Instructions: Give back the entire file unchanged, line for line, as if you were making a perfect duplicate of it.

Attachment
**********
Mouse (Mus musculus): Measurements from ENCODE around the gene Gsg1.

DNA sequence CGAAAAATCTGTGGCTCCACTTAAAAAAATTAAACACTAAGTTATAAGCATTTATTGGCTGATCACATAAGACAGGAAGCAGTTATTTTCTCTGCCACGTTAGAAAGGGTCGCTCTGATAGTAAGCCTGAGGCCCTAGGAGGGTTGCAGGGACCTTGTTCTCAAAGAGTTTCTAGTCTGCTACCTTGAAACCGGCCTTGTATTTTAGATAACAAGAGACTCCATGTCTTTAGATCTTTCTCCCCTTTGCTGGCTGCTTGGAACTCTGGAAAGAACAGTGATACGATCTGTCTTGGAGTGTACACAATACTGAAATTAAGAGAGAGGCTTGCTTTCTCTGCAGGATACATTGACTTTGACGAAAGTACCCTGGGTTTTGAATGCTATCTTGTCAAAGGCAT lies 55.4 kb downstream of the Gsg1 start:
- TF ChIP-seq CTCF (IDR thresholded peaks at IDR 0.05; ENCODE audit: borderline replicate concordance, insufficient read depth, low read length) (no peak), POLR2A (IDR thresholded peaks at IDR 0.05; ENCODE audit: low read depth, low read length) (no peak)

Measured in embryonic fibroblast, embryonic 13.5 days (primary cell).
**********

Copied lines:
Mouse (Mus musculus): Measurements from ENCODE around the gene Gsg1.

DNA sequence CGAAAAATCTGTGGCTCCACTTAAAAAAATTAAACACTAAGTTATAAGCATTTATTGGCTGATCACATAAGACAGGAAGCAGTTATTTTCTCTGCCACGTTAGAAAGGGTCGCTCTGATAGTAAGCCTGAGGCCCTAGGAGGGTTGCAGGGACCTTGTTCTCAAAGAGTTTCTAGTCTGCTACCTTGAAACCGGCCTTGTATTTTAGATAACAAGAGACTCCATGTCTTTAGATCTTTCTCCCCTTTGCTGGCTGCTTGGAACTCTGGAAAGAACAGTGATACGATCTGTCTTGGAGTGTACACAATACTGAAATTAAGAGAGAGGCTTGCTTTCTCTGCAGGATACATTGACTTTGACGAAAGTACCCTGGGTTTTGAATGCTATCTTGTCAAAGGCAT lies 55.4 kb downstream of the Gsg1 start:
- TF ChIP-seq CTCF (IDR thresholded peaks at IDR 0.05; ENCODE audit: borderline replicate concordance, insufficient read depth, low read length) (no peak), POLR2A (IDR thresholded peaks at IDR 0.05; ENCODE audit: low read depth, low read length) (no peak)

Measured in embryonic fibroblast, embryonic 13.5 days (primary cell).